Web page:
In my article of 7 November 2009 entitled Memorable cassoulet [display], I may have misled readers at the level of the illustration. It wasn't a photo of a cassoulet that I myself had actually prepared, but rather an image that accompanied the cassoulet recipe I had found on the web. If I refrained from showing you a photo of my own cassoulet, at the moment I wrote that blog, this was mainly because my production was stored away in the freezer in three or four Pyrex dishes.
The photo I borrowed was excellent in that it shows clearly the various ingredients: beans in a light tomato sauce, fragments of pork ribs, Toulouse sausages and pieces of duck confit. [Click here for an explanation of the latter product. If, instead of paying a fortune for duck confit in cans, you wish to learn from a US website how to prepare it yourself, then click here.] But that photo was slightly misleading, too, for a reason I shall now explain. The final stage in the preparation of a dish of casssoulet, just prior to its being served, consists of smothering it in bread crumbs and baking it until the sauce starts to bubble up through the crust. In other words, when the dish of cassoulet is placed upon the dining table, it's not particularly photogenic, since you can't really see any of its ingredients, which remain hidden beneath the brown crust of bread crumbs.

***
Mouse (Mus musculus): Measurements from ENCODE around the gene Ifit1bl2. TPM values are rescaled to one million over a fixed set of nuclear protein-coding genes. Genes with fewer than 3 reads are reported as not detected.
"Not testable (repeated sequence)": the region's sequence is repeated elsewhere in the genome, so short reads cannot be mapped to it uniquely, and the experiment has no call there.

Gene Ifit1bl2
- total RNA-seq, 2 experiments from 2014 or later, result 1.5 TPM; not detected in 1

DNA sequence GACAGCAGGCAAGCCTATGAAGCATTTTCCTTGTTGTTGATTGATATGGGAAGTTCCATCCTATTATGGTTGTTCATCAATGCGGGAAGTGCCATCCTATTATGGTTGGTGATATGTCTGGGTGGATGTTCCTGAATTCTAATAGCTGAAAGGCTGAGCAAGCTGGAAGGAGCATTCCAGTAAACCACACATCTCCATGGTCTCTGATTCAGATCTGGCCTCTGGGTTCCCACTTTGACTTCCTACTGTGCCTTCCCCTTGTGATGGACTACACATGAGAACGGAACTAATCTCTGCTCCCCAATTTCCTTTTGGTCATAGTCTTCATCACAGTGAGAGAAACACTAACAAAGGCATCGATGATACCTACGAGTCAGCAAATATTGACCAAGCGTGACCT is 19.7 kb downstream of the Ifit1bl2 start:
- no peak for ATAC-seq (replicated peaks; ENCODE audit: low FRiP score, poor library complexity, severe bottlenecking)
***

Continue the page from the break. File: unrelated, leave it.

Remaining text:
There's yet another reason why I preferred to borrow that photo I found on the web. It's almost sacrilegious to present diners with a cassoulet that is not served up in the familiar brown ceramic earthenware dish used traditionally down in Gascony. Here in the Dauphiné, I was totally incapable of finding this kind of cooking dish in supermarkets or crockery shops. It was only yesterday, after having used the web to track down a producer of ovenware, that I finally obtained several beautiful specimens of handmade dishes for cassoulet.
The pottery firm Digoin, located in Burgundy, dates from 1875... but they've never got around to dealing directly with retail customers. Besides, their French website [display] remains rather rudimentary. Here's a presentation of some of their typical earthenware products:
One of their specialties is this splendid old-fashioned vinegar jug:
Finally, I had to order my Digoin cassoulet dishes through a crockery shop in Saint-Marcellin. The amazing thing is that the beautiful handmade cassoulet dishes (each of which comes in its own unique shades of brown) were not particularly expensive: less than ten euros each. I'm amazed and thrilled to discover that ancient manufacturers of this kind still exist in the modern world.
Now, having said all this, I must point out that I'm still not ready to show you a photo of a steaming Digoin dish of Gamone cassoulet. The reason, this time, is that cassoulet is simply not on my personal menu for the next few days, since my refrigerator is stocked with lots of fresh food that I must eat before starting to take stuff out of my freezer. Besides, as you might have gathered, a dish such as cassoulet—combining beans, sausages, pork and duck—is primarily a tasty and tempting source of calories to be consumed (washed down with red Bordeaux) when it's freezing outside. Today, the weather at Gamone is quite mild: not nearly chilly enough for cassoulet.